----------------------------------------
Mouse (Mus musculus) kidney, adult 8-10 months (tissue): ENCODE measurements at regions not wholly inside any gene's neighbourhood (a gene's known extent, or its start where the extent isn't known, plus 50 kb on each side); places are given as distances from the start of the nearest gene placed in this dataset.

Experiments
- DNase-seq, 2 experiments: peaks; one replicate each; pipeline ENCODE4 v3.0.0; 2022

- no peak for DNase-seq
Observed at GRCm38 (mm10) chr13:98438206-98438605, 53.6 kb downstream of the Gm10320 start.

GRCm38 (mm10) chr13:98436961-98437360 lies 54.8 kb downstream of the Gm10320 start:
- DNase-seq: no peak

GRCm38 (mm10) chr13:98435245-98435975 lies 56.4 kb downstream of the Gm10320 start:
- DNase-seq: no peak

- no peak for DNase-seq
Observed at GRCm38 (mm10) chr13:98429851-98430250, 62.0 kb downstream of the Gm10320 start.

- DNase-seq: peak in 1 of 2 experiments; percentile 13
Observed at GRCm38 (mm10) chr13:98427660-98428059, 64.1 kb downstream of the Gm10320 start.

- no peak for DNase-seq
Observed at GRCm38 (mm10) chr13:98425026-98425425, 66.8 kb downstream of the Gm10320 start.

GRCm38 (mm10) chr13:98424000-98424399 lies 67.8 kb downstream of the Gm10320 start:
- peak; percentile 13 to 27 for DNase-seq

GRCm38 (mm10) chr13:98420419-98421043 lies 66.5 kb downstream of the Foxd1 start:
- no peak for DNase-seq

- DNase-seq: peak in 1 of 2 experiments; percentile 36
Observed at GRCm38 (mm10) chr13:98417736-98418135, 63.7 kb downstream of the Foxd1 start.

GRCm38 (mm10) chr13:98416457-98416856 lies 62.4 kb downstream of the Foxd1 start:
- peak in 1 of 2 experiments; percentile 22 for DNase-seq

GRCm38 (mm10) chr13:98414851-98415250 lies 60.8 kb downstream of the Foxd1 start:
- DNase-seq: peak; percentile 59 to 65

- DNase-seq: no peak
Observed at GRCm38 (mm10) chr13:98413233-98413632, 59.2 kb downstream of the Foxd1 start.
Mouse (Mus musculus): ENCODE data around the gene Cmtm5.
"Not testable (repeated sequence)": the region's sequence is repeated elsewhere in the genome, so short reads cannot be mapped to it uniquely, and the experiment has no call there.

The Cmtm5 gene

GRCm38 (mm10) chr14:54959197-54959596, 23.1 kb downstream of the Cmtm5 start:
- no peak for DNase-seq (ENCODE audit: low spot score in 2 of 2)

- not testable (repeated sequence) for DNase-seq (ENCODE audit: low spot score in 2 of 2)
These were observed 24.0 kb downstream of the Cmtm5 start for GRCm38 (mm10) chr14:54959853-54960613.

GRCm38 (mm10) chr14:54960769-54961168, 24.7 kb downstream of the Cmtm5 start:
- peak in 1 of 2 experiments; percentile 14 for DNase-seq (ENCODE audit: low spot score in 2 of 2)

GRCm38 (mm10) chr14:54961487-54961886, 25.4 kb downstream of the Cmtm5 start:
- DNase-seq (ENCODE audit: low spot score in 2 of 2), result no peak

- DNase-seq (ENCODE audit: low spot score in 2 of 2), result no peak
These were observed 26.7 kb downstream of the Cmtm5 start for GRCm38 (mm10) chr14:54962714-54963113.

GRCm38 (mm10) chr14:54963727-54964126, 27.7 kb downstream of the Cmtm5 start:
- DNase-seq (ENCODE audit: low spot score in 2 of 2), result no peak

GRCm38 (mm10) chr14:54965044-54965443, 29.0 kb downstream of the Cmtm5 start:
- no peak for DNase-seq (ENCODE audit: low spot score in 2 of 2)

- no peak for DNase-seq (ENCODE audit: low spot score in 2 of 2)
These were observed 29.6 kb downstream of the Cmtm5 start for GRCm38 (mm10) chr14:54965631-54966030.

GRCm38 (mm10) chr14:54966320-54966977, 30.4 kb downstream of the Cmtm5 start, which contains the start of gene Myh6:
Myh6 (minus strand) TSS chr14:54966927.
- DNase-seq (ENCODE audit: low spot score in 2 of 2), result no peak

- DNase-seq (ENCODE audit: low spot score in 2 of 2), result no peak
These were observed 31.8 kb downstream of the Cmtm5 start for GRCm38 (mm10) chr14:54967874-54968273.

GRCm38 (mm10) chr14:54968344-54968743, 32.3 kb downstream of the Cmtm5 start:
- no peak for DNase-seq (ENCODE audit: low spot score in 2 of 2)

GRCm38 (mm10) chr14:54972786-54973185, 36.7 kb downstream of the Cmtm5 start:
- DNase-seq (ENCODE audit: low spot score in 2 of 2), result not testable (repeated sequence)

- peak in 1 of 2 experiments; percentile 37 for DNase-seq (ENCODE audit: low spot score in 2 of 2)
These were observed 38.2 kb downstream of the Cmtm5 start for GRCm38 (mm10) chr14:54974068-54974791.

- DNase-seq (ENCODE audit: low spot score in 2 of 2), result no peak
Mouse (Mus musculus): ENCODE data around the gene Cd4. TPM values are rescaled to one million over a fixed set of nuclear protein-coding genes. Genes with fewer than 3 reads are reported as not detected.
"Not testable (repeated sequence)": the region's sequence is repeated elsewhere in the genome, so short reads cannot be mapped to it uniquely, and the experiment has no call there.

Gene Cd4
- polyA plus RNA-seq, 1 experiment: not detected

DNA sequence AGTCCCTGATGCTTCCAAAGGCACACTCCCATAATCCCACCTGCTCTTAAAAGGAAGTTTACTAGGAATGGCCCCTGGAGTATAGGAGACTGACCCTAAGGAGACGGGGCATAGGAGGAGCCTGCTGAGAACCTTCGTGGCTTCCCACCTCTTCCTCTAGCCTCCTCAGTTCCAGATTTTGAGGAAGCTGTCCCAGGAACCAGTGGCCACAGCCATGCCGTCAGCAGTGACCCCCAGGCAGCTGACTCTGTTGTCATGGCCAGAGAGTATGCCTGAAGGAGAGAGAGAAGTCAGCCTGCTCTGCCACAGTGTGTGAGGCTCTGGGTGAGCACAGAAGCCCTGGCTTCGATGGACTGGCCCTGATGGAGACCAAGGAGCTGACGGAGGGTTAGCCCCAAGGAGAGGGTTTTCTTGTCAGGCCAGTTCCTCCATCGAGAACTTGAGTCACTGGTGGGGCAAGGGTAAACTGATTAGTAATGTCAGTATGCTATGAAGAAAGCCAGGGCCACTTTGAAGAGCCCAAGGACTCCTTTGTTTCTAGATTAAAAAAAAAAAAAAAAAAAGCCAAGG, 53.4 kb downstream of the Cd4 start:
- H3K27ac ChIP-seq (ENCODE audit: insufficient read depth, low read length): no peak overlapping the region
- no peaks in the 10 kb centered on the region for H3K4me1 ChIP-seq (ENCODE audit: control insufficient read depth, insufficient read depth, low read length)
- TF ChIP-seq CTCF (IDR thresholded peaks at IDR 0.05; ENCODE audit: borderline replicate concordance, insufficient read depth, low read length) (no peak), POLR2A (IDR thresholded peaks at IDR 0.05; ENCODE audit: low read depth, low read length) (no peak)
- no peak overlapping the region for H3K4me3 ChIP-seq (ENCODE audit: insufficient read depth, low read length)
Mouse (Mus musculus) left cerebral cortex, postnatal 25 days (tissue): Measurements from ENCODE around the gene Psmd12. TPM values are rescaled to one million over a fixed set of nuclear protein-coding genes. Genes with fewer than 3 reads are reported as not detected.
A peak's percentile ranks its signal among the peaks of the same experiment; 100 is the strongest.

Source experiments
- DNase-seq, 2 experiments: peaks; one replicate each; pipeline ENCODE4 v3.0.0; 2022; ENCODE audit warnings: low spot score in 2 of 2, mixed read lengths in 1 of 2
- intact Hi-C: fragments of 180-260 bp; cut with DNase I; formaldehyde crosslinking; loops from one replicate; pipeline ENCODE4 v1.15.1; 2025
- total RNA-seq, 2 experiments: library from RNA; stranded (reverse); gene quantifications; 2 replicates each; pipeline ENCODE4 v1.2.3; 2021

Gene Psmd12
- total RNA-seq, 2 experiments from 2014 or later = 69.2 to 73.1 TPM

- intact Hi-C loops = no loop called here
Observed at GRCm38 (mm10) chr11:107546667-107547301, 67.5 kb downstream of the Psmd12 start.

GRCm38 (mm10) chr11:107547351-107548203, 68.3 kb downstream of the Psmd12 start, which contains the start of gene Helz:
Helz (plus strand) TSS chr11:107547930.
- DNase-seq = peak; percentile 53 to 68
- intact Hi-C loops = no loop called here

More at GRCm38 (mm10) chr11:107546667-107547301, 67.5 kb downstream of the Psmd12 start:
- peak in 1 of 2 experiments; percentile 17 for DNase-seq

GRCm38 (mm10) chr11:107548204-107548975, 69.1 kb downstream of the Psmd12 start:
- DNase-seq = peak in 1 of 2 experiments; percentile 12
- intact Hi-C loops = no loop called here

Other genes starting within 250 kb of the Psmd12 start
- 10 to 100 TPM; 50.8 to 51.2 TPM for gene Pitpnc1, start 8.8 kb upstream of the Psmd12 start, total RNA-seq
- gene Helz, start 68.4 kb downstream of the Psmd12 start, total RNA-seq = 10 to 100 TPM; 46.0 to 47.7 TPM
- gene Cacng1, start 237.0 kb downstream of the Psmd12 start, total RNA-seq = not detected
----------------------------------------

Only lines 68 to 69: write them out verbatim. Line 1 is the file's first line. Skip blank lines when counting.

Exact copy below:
Mouse (Mus musculus) left cerebral cortex, postnatal 25 days (tissue): Measurements from ENCODE around the gene Psmd12. TPM values are rescaled to one million over a fixed set of nuclear protein-coding genes. Genes with fewer than 3 reads are reported as not detected.
A peak's percentile ranks its signal among the peaks of the same experiment; 100 is the strongest.